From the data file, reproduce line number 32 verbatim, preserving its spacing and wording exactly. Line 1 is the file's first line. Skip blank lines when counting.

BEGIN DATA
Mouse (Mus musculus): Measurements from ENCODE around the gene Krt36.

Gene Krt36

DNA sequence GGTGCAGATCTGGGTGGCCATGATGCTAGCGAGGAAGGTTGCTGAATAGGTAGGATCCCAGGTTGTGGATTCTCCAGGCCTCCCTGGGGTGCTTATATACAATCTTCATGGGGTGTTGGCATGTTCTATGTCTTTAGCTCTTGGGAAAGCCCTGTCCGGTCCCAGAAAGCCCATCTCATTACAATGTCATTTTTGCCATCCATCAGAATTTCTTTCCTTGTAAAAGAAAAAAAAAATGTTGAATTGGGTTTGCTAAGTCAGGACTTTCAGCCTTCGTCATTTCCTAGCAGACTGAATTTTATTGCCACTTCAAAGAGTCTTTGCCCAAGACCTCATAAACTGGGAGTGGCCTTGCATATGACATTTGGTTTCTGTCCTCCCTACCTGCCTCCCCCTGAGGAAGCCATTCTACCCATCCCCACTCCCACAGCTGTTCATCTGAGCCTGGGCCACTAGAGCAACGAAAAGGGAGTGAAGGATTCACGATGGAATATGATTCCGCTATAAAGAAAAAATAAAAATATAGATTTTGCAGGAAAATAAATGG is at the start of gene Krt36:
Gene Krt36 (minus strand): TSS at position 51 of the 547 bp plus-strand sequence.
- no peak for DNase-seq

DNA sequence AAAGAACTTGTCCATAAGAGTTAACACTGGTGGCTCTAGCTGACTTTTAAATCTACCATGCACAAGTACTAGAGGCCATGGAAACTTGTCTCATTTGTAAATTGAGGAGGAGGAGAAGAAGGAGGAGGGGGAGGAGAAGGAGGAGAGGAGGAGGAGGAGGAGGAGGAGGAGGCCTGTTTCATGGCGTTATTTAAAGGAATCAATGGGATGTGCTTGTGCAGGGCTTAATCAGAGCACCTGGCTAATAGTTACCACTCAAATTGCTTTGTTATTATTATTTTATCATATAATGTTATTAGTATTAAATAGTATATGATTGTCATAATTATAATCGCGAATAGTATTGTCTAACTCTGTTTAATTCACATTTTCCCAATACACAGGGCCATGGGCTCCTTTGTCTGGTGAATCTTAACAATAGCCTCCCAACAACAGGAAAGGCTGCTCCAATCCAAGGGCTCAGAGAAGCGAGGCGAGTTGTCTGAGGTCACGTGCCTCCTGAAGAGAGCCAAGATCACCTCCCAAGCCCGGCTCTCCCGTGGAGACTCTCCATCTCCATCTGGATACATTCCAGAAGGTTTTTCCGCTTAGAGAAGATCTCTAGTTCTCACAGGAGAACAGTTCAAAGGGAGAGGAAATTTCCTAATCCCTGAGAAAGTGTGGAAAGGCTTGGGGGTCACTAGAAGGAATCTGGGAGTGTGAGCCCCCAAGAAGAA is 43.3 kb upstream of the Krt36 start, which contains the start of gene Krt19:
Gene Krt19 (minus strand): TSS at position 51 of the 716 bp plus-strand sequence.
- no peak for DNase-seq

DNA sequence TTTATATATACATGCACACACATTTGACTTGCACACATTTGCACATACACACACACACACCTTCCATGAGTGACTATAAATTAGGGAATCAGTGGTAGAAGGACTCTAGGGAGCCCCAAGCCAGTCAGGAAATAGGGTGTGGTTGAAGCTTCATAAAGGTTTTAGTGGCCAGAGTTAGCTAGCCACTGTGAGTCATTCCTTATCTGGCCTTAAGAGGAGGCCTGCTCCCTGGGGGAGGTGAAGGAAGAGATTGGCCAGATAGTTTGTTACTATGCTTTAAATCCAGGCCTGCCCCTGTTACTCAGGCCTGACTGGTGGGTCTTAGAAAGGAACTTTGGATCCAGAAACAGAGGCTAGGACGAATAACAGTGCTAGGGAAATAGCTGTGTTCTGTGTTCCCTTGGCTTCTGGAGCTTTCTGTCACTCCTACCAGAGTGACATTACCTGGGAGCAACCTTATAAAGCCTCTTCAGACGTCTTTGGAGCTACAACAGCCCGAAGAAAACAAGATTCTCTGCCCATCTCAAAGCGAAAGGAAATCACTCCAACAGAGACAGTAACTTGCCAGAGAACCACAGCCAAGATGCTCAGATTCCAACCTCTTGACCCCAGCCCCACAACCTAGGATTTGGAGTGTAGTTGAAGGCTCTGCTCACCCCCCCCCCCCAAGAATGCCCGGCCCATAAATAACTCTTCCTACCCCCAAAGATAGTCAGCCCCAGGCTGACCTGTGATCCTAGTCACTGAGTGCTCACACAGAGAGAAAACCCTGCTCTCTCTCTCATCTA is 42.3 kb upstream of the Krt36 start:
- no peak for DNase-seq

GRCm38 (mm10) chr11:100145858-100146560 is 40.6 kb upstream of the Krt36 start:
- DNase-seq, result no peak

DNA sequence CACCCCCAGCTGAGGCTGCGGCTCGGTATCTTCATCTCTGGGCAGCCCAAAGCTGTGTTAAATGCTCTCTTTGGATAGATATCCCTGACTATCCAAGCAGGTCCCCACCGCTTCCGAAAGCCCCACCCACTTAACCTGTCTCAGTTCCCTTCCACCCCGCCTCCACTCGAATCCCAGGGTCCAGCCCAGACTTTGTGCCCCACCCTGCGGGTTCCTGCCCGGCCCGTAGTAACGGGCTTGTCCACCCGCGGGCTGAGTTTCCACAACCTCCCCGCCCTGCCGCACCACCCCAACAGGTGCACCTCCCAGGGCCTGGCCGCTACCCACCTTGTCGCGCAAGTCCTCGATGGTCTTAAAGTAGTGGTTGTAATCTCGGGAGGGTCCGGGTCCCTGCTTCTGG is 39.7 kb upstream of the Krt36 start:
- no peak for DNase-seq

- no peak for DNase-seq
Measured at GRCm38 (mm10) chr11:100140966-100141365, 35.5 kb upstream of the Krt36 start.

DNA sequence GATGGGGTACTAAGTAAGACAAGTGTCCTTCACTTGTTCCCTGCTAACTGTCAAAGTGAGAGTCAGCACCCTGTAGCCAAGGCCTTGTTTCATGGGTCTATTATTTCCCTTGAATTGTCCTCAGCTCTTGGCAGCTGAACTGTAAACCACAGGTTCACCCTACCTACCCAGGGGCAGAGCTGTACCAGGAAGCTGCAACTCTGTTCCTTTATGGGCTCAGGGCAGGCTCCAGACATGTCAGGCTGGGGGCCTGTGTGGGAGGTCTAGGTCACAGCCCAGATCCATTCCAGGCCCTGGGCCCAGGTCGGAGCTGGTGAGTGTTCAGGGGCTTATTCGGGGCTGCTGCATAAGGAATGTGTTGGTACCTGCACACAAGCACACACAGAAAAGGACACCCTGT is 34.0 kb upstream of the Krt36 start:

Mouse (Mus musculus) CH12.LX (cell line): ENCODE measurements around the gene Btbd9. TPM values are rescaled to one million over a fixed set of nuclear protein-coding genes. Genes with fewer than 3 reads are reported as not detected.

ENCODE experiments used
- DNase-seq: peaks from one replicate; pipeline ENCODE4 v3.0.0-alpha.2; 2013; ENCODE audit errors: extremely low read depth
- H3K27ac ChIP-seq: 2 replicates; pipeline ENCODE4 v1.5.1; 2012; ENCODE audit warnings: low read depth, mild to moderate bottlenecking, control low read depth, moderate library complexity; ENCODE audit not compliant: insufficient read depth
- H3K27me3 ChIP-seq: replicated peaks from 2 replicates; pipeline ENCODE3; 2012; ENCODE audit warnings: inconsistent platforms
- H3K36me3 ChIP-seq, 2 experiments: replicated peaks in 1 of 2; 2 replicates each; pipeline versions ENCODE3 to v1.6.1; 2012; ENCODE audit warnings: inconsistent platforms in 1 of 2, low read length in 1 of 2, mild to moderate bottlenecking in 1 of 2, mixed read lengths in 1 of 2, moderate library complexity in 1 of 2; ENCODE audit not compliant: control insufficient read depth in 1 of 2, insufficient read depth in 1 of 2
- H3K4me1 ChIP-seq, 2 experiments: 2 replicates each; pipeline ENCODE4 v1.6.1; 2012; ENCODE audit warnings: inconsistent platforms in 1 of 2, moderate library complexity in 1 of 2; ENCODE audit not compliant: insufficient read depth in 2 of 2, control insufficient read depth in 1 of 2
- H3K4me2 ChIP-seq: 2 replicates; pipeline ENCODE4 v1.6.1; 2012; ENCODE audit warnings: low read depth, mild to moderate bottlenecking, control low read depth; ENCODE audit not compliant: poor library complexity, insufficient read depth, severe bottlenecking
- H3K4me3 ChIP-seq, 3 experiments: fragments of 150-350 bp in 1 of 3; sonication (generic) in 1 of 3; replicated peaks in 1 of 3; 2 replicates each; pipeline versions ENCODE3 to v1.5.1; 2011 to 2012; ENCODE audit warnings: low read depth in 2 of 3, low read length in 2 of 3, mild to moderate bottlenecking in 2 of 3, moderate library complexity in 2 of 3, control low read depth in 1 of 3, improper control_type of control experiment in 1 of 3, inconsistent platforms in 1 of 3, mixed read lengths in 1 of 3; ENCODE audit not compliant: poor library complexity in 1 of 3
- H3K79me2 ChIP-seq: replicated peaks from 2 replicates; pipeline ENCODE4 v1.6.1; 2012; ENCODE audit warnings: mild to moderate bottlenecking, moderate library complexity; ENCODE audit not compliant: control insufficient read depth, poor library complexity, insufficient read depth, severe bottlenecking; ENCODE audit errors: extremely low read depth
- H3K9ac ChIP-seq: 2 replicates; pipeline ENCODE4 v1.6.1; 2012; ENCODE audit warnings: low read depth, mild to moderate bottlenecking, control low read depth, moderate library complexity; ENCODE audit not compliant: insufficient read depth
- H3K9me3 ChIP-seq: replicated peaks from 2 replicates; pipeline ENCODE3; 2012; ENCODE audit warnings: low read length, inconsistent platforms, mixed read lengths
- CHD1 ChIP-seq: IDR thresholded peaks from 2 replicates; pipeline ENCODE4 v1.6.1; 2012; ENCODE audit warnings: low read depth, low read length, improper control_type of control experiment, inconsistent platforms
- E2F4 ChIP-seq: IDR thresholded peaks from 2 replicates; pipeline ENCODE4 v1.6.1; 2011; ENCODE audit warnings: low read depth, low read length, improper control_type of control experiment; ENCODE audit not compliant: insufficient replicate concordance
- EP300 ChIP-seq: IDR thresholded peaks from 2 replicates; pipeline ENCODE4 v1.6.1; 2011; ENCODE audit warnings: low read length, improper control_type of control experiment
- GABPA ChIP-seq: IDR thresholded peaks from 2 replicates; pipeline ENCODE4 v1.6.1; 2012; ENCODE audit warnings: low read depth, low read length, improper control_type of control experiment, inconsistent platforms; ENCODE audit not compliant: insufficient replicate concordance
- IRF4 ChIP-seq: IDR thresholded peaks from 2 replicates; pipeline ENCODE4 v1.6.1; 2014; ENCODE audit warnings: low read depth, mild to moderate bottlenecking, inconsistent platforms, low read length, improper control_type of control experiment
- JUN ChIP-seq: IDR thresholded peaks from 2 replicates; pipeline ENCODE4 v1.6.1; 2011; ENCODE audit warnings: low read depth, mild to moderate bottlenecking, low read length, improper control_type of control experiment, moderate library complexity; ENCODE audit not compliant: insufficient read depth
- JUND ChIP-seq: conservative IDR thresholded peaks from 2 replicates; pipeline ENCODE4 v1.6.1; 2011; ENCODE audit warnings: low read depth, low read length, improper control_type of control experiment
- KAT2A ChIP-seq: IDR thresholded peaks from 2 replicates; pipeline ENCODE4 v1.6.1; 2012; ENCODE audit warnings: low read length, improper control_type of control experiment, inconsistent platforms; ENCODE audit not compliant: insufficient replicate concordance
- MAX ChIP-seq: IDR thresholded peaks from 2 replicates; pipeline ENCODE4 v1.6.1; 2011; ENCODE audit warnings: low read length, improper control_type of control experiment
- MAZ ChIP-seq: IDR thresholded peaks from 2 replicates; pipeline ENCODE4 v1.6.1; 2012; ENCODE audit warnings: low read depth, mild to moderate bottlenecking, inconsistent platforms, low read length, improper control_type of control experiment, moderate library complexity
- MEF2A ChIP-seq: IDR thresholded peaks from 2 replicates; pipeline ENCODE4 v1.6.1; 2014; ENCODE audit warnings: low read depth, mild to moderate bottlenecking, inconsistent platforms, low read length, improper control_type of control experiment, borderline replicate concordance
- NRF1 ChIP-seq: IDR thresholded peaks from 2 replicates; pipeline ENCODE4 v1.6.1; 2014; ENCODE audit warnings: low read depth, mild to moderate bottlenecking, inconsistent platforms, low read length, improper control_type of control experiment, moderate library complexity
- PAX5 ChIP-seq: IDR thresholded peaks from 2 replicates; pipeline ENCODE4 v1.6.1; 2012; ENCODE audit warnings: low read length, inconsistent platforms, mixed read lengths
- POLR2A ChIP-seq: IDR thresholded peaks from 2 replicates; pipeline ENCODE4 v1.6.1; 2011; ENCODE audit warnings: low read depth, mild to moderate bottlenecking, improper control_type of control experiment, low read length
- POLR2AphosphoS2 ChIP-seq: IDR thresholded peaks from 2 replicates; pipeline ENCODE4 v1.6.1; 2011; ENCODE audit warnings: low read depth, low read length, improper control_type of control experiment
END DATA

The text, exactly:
- EP300 ChIP-seq: IDR thresholded peaks from 2 replicates; pipeline ENCODE4 v1.6.1; 2011; ENCODE audit warnings: low read length, improper control_type of control experiment